Blog: Carlita the Croc

Monarch, or not a monarch?

I’ve invented a new game.  It’s called “Monarch, or not a monarch.”

A few weeks back, we took a look at a monarch butterfly and some of its tell-tale traits.  Now that we know what to look for, I’m going to post some pictures on Twitter of orange butterflies that may, or may not be monarchs.  To play, all you need to do is reply to a posted picture with #monarch or #notamonarch.  You can even post your own picture and have others play!  Be sure to tag @candidcroc!

Let’s start our first round right here, eh?  Senior Roving Naturalist Yvette Méndez is back to help us out:

“Monarch butterflies are orange with black veins that run throughout the wings, white spots towards the edges, and a black body.

“However, they are often confused with the sneaky viceroy butterfly.  The viceroy looks really similar to the monarch, because they are a mimicking butterfly.  They mimic the monarch’s color pattern because the monarch is a poisonous if eaten.  Viceroys are not poisonous, but are so similar in color and pattern to the monarch, that few butterfly-eating critters would risk taking the chance.”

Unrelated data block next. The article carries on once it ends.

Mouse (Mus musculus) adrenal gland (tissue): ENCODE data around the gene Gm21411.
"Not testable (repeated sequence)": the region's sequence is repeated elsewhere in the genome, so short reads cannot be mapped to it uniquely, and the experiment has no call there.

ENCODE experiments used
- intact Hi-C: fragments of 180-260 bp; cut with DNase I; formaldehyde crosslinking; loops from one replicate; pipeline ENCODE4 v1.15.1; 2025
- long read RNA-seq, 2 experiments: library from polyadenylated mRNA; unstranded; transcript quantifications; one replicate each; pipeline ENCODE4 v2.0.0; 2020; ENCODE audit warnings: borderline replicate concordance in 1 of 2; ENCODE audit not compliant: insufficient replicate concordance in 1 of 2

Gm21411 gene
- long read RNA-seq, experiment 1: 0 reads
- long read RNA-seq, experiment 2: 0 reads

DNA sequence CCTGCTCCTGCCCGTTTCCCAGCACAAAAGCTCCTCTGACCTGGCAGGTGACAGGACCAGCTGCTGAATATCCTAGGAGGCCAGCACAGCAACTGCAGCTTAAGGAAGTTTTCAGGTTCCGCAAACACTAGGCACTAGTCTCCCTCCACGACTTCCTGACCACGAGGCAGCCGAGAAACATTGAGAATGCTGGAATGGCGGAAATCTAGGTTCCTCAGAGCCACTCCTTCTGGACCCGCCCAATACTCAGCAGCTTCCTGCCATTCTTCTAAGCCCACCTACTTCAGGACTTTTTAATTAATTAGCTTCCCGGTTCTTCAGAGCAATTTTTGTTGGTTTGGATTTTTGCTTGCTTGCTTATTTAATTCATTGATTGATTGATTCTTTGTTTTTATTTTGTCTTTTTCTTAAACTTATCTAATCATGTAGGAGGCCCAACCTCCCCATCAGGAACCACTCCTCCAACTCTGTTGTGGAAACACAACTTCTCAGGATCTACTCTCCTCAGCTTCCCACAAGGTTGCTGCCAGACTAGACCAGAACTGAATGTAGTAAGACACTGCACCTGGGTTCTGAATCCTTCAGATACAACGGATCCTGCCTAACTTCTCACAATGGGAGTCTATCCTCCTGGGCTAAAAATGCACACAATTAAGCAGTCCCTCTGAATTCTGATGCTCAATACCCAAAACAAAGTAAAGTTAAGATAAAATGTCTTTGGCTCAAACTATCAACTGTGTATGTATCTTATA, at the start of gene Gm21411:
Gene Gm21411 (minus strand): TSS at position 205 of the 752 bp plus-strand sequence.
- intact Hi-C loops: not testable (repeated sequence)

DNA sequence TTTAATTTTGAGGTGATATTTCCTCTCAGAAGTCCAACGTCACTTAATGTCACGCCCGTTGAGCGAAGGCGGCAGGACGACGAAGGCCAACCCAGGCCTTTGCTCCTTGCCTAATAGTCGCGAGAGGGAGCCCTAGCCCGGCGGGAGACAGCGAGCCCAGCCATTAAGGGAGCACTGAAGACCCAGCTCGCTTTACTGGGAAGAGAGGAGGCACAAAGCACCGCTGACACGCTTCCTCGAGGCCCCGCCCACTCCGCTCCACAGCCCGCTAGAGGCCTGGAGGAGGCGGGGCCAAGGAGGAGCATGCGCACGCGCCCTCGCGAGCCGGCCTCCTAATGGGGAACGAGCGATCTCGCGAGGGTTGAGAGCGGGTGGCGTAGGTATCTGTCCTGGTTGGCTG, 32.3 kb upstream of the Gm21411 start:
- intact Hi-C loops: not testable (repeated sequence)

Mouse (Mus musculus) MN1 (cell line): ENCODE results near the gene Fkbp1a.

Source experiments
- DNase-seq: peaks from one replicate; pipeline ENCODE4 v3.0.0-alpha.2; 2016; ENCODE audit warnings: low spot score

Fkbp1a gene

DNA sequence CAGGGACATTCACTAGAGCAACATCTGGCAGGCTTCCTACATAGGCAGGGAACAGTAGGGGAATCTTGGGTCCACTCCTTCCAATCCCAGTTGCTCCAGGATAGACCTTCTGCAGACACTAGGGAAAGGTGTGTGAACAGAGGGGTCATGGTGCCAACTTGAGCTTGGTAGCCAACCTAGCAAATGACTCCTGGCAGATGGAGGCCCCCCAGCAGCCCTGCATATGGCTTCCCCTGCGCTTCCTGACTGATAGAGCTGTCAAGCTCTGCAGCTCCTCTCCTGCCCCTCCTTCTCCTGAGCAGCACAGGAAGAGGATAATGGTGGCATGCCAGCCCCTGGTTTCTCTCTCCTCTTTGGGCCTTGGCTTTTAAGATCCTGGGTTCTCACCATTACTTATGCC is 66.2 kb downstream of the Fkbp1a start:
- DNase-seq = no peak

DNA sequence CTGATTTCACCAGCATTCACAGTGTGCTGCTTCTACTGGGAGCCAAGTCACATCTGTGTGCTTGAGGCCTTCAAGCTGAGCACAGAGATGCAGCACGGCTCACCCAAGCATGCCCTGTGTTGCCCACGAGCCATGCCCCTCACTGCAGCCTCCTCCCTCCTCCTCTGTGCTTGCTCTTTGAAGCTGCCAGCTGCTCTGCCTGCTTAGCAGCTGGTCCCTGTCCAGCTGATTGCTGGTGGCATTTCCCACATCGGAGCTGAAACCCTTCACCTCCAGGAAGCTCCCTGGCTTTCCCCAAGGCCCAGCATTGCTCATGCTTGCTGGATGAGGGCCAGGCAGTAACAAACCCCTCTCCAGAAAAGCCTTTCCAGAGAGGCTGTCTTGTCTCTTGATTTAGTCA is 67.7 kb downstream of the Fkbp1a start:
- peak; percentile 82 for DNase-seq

Copy-cat butterfly
Nevertheless, certain clever humans (and crocs) are able to note one revealing difference between the two:

“Viceroy butterflies all have a black vein along the bottom of their hindwing that connects all the other veins,” continues Méndez.  See below!

monarch butterfly
Monarch with orange and veins, and whatnot.

viceroy
Not a monarch.  A viceroy with the betraying line!

Now that you are all enlightened, go forth and start finding monarchs and non-monarchs!  Post them to Twitter @candidcroc and join in on the game!

Posted: 4/9/2015 3:41:02 PM by Filed under: monarch butterfly, viceroy


Carlita the Croc

I'm Carlita the Croc, here to deliver my candid views on various topics, articles, news, and stories in conservation. For the latest news follow me on Twitter, for striking photos follow me on Instagram.

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